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The UK and the European Union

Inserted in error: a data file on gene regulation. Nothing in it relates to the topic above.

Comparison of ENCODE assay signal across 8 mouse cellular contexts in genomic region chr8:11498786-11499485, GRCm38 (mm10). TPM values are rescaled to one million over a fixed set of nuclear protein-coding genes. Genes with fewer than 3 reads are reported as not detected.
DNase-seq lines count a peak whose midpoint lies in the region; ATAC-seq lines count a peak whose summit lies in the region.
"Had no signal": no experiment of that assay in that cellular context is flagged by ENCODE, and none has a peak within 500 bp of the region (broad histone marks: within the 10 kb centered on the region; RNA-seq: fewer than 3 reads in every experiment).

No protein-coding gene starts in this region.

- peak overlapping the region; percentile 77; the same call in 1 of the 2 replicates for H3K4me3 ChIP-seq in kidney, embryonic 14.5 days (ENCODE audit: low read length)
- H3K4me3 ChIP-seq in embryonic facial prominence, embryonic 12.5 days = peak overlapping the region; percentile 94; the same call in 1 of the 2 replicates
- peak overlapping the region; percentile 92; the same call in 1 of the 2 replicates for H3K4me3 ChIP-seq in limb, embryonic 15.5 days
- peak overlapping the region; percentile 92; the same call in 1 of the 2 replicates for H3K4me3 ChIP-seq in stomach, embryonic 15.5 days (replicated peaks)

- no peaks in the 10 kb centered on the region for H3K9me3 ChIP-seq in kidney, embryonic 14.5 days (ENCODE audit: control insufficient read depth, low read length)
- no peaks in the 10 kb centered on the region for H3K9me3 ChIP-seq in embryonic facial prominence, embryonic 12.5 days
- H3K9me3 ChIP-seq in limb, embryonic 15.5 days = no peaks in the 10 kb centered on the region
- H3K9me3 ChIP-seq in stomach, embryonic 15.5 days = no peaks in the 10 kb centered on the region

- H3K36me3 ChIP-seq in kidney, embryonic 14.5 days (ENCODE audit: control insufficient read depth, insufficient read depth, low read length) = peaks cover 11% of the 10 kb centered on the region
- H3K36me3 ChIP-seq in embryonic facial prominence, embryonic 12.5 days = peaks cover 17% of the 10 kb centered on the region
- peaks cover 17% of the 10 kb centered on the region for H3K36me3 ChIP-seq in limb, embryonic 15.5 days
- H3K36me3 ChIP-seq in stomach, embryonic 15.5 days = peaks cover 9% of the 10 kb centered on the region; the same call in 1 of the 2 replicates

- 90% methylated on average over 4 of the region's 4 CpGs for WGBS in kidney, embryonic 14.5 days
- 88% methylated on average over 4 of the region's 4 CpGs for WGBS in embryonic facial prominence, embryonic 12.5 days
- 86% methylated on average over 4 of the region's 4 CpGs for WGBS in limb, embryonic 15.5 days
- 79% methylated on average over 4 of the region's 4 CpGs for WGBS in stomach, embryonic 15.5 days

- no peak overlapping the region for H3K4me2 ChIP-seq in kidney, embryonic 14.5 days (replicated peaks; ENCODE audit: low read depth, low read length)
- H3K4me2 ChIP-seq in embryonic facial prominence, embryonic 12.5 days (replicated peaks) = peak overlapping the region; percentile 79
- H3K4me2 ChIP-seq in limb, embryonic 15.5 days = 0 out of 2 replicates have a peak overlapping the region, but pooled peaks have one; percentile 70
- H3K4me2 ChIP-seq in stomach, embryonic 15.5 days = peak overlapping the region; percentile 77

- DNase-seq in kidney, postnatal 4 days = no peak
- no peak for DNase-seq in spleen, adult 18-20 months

The core values of the union are human dignity, democracy, democracy, equality, freedom, rule of law and respect for human rights. What began as an economic union has slowly evolved into an organization spanning different policy areas, such as development aid, environment among others. It was initially called the European Economic Community, but its name changed to the present one, which is the European Union. The rule of law guides the EU in all matters and everything is based on treaties that Europe. are democratically and voluntarily agreed upon by all member states (European Union, n.d.). The EU has managed to come up with a single currency, the Euro that is used among the member states, help raise the living standards of the member states citizens, and has brought stability, peace, and prosperity. Through the standardized system of law, the EU has established a single market that is used by all member states. It has also removed border controls among EU nations which have made people travel freely among them. Additionally, it has made it easy to live and work among the nations when one is a citizen of one of the nations. EU membership means the residents of existing EU states have the rights and privileges to live and work in the UK (Manners and Whitman, 2000). Countries, however, have the option of placing transitional limits on migration from other countries to the EU. During one of the recent council meetings, there was a divide about the UK’s relationship with the EU. Niblett states that it showed the growing division between the UK’s approach to its membership in the EU (2012). Since the council meeting, the disparity has widened rather than narrowing down. The Eurozone members that have joined the single currency period are joining forces to create and establish a new structure of financial and political integration that seeks to establish a Euro that is more stable. However, the UK is not part of this.